First and foremost, sales consultants recommend that distributors conduct a workforce risk assessment, determining who is in the company and what skills, knowledge and experience they currently possess that benefits the organization, says Newton.

When Pancero asks business owners what percentage of their sales force they expect to lose in the next five years due to age or health-related issues, the answer is 50 percent or higher.

“They haven’t had the loss of Baby Boomers yet, so a lot of them are assuming they don’t have to change,” he says. “They believe the sales model they have will be appropriate and continue as they shift over to the next generation, but in this change of culture it isn’t.”

Essentially, what worked for Baby Boomers will not work for Millennials, say consultants; therefore, sales managers need to adapt to this new culture and take on a more active role in training the next generation.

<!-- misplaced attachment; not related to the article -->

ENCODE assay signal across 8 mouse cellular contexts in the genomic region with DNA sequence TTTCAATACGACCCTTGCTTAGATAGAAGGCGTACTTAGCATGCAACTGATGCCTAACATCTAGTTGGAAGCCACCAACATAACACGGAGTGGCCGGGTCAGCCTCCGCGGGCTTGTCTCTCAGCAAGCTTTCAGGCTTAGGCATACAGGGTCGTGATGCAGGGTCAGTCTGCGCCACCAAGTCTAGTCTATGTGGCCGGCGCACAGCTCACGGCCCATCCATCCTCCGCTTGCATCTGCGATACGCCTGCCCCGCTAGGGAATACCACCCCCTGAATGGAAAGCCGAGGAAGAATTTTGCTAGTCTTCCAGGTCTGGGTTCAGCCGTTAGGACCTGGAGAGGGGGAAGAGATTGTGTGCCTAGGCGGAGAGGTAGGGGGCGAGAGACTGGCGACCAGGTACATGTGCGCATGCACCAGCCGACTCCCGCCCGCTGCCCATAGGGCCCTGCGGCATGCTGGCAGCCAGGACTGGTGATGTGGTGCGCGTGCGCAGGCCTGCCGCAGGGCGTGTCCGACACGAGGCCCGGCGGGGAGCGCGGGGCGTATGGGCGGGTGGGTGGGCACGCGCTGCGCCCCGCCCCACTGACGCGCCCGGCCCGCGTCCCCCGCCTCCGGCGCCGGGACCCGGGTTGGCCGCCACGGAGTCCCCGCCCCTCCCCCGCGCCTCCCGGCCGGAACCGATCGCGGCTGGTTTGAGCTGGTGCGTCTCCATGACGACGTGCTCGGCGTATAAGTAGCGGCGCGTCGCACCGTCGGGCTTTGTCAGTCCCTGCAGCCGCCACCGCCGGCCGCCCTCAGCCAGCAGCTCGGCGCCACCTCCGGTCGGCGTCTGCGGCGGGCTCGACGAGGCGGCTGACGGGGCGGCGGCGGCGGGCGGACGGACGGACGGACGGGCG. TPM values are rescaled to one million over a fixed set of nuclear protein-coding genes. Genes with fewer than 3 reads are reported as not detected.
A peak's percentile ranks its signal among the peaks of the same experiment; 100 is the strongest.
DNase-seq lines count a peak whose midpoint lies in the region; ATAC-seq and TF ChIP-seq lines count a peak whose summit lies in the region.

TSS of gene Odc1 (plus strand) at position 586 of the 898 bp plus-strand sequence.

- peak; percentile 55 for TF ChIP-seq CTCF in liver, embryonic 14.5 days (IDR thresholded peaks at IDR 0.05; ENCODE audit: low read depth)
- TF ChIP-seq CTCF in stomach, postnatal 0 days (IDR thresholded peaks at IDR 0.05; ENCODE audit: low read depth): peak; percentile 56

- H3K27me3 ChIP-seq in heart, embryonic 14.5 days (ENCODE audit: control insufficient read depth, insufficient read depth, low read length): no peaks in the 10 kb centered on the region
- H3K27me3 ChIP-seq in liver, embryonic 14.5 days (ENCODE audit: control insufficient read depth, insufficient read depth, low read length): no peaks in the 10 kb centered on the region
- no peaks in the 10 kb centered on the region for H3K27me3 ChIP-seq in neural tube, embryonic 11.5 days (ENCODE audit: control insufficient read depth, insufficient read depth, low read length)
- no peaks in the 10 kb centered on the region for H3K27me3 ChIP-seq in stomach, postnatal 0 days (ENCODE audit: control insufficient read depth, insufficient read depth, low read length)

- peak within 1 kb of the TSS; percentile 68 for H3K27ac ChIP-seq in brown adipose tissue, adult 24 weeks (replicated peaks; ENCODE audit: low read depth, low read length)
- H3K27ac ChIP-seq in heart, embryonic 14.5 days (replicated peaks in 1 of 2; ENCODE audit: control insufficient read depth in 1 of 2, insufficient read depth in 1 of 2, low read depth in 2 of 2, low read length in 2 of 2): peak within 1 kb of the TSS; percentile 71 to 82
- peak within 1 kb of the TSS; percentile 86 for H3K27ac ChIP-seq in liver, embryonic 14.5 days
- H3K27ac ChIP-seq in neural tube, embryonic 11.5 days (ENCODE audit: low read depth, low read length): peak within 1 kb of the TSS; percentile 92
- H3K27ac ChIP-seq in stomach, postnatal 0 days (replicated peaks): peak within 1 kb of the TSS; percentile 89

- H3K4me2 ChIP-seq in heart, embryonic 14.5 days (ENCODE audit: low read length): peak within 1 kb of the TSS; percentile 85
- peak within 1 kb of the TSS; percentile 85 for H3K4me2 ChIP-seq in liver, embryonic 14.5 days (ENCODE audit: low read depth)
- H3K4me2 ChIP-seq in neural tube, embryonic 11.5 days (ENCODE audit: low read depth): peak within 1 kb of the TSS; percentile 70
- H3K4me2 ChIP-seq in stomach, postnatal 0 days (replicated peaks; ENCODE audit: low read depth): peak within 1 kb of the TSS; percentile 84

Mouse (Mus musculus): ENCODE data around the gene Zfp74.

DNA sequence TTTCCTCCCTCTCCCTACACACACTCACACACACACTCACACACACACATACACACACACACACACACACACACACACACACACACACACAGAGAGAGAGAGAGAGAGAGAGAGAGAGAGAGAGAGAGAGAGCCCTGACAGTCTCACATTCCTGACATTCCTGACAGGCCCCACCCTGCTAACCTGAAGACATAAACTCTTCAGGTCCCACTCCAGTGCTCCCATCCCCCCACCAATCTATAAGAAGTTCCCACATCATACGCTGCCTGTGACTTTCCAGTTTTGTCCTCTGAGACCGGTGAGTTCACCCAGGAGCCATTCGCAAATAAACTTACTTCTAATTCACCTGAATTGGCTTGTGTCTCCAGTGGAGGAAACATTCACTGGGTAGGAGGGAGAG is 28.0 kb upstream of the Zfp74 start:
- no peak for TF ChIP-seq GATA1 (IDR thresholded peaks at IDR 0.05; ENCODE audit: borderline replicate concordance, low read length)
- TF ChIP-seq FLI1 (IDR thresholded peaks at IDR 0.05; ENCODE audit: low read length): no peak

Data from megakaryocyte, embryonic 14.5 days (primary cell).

“Because of their independence, there was very little coaching, direction or strategy,” says Pancero of the Baby Boomer sales force. “Millennials have always had a coach in their life, so they expect more communication in the team than the Baby Boomers would ever think relevant.”

Sales managers need to change along with this new generation in order to effectively motivate the younger reps.

“Sales managers spend about 95 percent of their time doing administrative tasks, rather than coaching,” says Pancero. “Senior leadership has to realize that they need to offload their sales manager’s responsibilities to free up time to coach.”

Coaches meet one-on-one with reps, offering advice and feedback. And as a coach, managers are more involved in the selling process. They collaborate with the rep early on to help guide the direction of the sales strategy, says Pancero.

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